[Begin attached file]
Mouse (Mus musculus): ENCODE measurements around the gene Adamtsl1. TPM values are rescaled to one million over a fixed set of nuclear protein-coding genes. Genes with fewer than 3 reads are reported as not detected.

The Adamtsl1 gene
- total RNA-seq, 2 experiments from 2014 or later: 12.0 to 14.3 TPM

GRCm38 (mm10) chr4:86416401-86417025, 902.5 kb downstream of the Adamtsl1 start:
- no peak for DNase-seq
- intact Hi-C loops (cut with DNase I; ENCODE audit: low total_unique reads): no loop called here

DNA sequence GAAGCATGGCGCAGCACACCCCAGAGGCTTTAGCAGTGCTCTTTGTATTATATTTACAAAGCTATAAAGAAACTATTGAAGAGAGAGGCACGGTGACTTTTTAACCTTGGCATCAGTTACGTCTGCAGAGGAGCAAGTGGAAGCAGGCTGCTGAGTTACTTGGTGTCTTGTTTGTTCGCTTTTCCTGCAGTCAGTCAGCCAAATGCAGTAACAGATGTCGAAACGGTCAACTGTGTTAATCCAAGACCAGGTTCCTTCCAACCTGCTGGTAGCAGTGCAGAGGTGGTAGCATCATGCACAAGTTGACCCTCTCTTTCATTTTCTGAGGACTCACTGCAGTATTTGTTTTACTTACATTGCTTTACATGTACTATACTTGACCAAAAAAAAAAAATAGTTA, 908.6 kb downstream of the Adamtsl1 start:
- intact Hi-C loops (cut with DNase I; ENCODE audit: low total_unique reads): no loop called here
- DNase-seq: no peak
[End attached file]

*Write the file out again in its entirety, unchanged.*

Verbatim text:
Mouse (Mus musculus): ENCODE measurements around the gene Adamtsl1. TPM values are rescaled to one million over a fixed set of nuclear protein-coding genes. Genes with fewer than 3 reads are reported as not detected.

The Adamtsl1 gene
- total RNA-seq, 2 experiments from 2014 or later: 12.0 to 14.3 TPM

GRCm38 (mm10) chr4:86416401-86417025, 902.5 kb downstream of the Adamtsl1 start:
- no peak for DNase-seq
- intact Hi-C loops (cut with DNase I; ENCODE audit: low total_unique reads): no loop called here

DNA sequence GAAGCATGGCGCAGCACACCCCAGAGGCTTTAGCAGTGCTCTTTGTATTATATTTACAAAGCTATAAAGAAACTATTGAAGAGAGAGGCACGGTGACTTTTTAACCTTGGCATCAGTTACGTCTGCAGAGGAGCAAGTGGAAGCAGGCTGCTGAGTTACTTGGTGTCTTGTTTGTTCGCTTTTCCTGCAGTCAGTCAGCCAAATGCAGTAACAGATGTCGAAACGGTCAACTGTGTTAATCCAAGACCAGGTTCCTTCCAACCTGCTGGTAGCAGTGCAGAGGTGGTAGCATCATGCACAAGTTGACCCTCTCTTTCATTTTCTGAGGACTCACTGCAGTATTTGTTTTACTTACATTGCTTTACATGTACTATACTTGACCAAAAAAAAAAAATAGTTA, 908.6 kb downstream of the Adamtsl1 start:
- intact Hi-C loops (cut with DNase I; ENCODE audit: low total_unique reads): no loop called here
- DNase-seq: no peak